Jonah and the city of Nineveh present another interesting case of genuine repentance that led to a temporal salvation from God’s judgment, but less certain is whether this included justification salvation.

After hearing Jonah’s message, the people of Nineveh believed in God, fasted and wore sackcloth. The king himself wore sackcloth, sat on ashes and issued a decree ordering all to fast (including livestock), wear sackcloth, call on God and turn from wicked ways. Because of their repentance and turning from wicked ways, God did not deliver the calamity He had planned for Nineveh (Jonah 3:1-10).

Scholars have long noted the subtle differences in the use of God’s divine names. Throughout Jonah 1, 2 and 4, "LORD" ("Yahweh"), the name of the covenant making God of Israel is consistently used. In Jonah 3, the people of Nineveh noticeably refer only to "God" ("Elohim").

From a Hebrew’s perspective, "Elohim" is the name of God as the Creator and Judge of the universe (Gen 1:1-2).

While the Assyrians did not mention "Yahweh," the covenant making God of Israel, they believed in polytheism. Scholars believe that the Assyrians understood "Elohim" within the context of their polytheism as the one god who could enforce his will upon the others.

The Assyrians recognized Jonah’s proclamations as the voice of the supreme god and responded accordingly.

Because they did not mention "Yahweh", it is believed that the Assyrians did not have a genuine faith in the God of Abraham. There isn’t any historical evidence of a period of faith in the God of Israel while Nineveh existed.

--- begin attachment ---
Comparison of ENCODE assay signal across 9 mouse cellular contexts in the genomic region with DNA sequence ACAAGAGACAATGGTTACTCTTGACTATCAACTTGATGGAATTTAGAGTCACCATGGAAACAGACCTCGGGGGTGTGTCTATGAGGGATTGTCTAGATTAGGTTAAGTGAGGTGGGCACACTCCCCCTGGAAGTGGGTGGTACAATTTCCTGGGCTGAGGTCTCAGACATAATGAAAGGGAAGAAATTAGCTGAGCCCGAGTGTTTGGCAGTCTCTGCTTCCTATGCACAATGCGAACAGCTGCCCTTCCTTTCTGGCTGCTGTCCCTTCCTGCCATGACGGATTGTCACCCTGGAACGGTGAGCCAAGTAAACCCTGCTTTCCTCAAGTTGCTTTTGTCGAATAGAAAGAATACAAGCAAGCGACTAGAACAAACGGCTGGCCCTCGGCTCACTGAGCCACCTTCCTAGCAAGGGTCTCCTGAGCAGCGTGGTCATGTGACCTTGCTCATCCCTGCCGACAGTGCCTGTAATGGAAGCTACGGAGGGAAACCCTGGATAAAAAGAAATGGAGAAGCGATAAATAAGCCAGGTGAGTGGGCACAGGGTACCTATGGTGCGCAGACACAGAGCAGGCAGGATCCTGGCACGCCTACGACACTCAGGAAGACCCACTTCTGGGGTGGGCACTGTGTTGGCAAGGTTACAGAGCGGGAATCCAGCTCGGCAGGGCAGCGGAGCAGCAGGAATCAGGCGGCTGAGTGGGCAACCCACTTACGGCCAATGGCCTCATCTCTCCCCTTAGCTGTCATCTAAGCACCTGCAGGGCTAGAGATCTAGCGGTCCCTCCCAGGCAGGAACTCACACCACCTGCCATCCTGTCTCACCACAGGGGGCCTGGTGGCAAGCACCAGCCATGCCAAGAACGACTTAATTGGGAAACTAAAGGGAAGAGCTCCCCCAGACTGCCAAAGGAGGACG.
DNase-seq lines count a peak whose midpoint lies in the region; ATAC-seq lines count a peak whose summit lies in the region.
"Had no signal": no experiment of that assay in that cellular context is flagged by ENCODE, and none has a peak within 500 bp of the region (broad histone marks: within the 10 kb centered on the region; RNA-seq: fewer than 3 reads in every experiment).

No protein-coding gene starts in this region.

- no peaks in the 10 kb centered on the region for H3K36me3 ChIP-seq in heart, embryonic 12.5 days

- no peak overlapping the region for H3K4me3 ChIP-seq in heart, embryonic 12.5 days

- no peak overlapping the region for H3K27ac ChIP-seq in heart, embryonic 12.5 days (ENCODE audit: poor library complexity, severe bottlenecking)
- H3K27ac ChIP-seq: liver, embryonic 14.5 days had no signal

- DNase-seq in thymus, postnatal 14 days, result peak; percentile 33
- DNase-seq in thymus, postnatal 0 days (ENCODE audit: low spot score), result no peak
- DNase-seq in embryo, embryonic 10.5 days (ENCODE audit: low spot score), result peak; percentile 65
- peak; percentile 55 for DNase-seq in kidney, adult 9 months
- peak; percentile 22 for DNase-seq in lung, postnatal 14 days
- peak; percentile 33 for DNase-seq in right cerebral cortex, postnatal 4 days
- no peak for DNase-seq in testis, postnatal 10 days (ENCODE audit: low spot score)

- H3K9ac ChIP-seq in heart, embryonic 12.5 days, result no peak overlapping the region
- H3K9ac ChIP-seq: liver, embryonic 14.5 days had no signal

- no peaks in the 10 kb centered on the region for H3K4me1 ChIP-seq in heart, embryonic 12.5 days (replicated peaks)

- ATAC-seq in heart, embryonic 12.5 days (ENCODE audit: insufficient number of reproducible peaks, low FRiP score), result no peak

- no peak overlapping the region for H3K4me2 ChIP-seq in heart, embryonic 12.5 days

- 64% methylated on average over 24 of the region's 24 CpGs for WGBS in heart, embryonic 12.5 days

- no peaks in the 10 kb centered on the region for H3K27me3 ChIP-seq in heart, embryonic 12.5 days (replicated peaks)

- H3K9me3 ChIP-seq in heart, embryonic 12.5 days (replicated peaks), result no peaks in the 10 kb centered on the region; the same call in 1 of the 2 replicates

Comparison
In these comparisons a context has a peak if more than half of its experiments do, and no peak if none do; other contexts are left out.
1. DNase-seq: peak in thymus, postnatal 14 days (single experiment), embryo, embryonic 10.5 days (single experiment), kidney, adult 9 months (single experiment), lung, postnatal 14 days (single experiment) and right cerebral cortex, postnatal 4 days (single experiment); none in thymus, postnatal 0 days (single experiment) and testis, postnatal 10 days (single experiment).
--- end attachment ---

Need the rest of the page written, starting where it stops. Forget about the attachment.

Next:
However Jesus thought well enough of the men of Nineveh who repented at the preaching of Jonah in contrast to the Jews who refused to respond to His preaching (Matt 12:38-41; Luke 11:29-30); Jesus implied a contrast between belief and unbelief.

It appears that repentance, involving the genuine humbling of oneself, can result in at least the temporal salvation from God’s judgment. It may or may not lead to justification salvation; faith in God's work through Jesus Christ alone provides the means for eternal salvation.

References

1. Gaebelein FE, ed., The Expositor’s Bible Commentary vol. 4 and 7, Grand Rapids: Zondervan Publishing House, (1976).

2. Brand C, Draper C and England A, eds., Holman Illustrated Bible Dictionary, Nashville: Holman Bible Publishers, (1998).

3. Walvoord JF and Zuck RB, eds., Bible Knowledge Commentary, Wheaton: Victor Books, (1985).



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Series: What is genuine repentance?
Part 3: How many times do you repent?

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Series: What is genuine repentance?
Part 1: What is genuine repentance?


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Topical Index: Salvation>Salvation From the Penalty of Sin>Conviction / Repentance / Confess